written by Mackensie Baker (@MackensieBaker)
This year's theme for this convention combination was Military Might, or as their slogan says, "From Swords & Sorcery to Phasers & Grasers". As someone who has been a proud bookworm since kindergarten, I admit that I g33ked out to the nth degree this weekend. There were so many Canadian authors and artists that I struggled to choose whose panels to attend to! I first went to VCON two years ago, and I actually did have the misfortune to miss some prime panel action, so I was, naturally, quite determined not to make the same mistake this time around.
After a number of mishaps with administration on Friday and we got through the laborious registration process, I very excitedly attended the first panel on my list: "Best Writing Advice I Ever Received," with no less than five authors as contributing panelists. The room was packed, there was lots of joking and question-taking, and each piece of advice was solid and useful to the aspiring writer. This first panel was actually my favourite, with the runner-ups being Saturday's Human Battleship (which was just as amazing as you think and more) and the 18+ version of Family Feud. For a con that lacks greatly in size, it more than made up for it in the quality of events.
While we're on the topic of quality programming, I should mention here that there was even a "hospitality room," run entirely by volunteers, which consisted of a varied spread of food and beverages, all by donation. Absolutely amazing, I'm telling you. And don't even get me started on how many types of tea they had. I was in heaven. Friday night, there was even fondue and Cards Against Humanity. Best. Night. Ever!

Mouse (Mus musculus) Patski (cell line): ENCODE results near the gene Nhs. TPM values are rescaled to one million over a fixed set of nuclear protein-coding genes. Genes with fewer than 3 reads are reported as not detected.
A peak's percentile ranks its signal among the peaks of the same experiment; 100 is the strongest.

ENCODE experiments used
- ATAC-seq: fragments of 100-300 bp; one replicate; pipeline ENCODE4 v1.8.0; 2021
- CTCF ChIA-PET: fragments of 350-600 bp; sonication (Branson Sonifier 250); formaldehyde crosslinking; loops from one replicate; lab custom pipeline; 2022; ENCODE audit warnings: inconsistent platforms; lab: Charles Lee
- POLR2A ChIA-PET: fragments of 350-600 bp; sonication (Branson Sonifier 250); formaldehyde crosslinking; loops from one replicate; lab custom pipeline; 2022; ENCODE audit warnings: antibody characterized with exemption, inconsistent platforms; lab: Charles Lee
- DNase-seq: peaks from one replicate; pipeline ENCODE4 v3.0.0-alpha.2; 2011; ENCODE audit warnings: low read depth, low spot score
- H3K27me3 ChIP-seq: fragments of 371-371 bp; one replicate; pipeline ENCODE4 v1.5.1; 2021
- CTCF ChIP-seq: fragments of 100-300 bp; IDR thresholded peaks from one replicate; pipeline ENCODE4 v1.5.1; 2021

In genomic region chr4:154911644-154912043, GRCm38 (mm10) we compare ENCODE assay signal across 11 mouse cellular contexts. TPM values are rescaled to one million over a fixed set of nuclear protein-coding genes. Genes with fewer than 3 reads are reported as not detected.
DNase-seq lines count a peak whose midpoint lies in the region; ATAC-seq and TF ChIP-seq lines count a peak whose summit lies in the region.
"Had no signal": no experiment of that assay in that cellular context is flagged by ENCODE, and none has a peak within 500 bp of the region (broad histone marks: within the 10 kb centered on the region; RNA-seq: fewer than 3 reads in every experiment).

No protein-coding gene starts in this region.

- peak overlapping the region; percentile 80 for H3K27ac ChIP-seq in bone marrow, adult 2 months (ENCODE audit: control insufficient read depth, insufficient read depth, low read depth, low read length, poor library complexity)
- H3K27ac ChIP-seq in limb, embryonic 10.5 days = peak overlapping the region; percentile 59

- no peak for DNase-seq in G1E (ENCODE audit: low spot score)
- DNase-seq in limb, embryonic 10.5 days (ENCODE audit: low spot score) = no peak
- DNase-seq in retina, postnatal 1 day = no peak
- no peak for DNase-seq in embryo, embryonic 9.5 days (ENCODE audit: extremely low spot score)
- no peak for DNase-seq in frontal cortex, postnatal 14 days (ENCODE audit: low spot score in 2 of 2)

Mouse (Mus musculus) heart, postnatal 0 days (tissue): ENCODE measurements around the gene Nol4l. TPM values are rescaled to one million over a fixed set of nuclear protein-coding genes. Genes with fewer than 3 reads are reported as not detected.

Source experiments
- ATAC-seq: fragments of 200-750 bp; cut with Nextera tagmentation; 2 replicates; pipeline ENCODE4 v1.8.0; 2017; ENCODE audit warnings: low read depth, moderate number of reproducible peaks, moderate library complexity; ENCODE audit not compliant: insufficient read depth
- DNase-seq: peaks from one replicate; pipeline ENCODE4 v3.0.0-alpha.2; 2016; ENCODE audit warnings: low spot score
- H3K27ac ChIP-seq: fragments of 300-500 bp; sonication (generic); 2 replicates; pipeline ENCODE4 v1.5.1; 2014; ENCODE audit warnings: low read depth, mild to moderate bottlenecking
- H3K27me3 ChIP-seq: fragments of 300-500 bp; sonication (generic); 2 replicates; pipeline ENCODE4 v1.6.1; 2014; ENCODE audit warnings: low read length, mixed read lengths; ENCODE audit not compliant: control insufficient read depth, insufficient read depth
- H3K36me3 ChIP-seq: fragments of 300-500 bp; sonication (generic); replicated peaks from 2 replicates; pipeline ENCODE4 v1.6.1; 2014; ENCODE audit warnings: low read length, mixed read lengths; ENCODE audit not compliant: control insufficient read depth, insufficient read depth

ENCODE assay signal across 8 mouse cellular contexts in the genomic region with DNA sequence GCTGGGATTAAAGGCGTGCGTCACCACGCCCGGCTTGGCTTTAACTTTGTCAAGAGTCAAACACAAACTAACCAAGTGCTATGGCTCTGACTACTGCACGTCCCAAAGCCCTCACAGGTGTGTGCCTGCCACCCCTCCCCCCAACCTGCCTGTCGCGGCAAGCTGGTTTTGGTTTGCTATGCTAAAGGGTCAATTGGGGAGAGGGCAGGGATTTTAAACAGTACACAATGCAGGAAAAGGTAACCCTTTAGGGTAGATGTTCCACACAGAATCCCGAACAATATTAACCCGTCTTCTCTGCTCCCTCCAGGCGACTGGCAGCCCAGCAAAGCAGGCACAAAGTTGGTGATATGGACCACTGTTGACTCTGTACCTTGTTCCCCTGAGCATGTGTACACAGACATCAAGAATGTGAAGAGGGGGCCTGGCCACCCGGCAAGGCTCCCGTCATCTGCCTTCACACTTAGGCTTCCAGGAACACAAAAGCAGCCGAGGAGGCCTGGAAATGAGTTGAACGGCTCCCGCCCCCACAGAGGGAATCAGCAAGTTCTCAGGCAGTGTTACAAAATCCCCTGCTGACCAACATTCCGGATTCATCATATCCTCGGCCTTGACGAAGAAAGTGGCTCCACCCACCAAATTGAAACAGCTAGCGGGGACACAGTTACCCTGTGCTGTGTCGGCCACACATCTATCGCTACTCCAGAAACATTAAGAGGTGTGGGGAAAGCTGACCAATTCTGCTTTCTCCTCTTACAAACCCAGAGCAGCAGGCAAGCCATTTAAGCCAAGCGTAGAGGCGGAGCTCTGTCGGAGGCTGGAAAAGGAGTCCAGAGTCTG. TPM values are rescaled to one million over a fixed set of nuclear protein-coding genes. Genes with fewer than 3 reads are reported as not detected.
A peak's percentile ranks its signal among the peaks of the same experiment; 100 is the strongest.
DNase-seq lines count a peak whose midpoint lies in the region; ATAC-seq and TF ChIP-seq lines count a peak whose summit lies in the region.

Now, as Vancouver's Premier Science Fiction, Fantasy and Games Convention, they definitely delivered. Besides the impressive number of guests, the Vendor's Hall, Art Show/Auction, and Writer's Workshops are reason enough to go to this convention. In the Vendor's Hall, for example, there were multiple publishing houses selling their books for astonishingly good deals, a table full of authentic and replicated historical artifacts (all of which was on sale for surprisingly low prices), and, as per usual, many a table overflowing with nerdy merch and more board games and card games than your little heart could ever desire.
The Art Show, where you could also purchase the dislayed art, was full of beautiful, and sometimes frightening works. My particular favourite was the digital art of Nancie T. Green, whose portraits consisted of dark, surreal landscapes and really captured the eye with her use of light and shadow. Melissa Mary Duncan, also a Guest of Honour for her books and her art, had a very distinctive style. Her illustrations were very reminiscent of Arthur Rackham's work, with perhaps a touch of Brian Froud. However, there was much more than your usual visual art there. There were rocks painted to look like miniature galaxies, crocheted characters of exceeding cuteness, and steampunk-themed knick-knacks. I would have bought it all, really, if I had unlimited money. But alas, my wallet is quite finite, and so I was forced to walk away without a crochet orc warrior or picture of a mist-enshrouded castle.
If I had to pick a favourite part of this convention, I would have to say the attention to lesser-known authors, artists, publishers, and other exhibitors, which too many other cons sadly overlook. But their loss is our gain in this case. I will definitely be returning next year for some more of that prime VCON experience with its swords and phasers. And the tea. Don't forget the tea.